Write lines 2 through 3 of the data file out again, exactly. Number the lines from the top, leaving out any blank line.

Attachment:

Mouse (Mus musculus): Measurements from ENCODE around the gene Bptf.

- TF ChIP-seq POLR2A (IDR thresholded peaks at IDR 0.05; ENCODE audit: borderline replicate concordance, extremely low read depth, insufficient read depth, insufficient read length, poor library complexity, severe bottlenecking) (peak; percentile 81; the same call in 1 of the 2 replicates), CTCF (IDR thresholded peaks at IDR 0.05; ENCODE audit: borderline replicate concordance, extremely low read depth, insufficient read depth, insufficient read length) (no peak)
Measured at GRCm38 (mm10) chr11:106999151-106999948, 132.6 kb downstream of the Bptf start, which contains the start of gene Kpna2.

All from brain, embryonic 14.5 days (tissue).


- TF ChIP-seq POLR2A (IDR thresholded peaks at IDR 0.05; ENCODE audit: borderline replicate concordance, extremely low read depth, insufficient read depth, insufficient read length, poor library complexity, severe bottlenecking) (peak; percentile 81; the same call in 1 of the 2 replicates), CTCF (IDR thresholded peaks at IDR 0.05; ENCODE audit: borderline replicate concordance, extremely low read depth, insufficient read depth, insufficient read length) (no peak)
Measured at GRCm38 (mm10) chr11:106999151-106999948, 132.6 kb downstream of the Bptf start, which contains the start of gene Kpna2.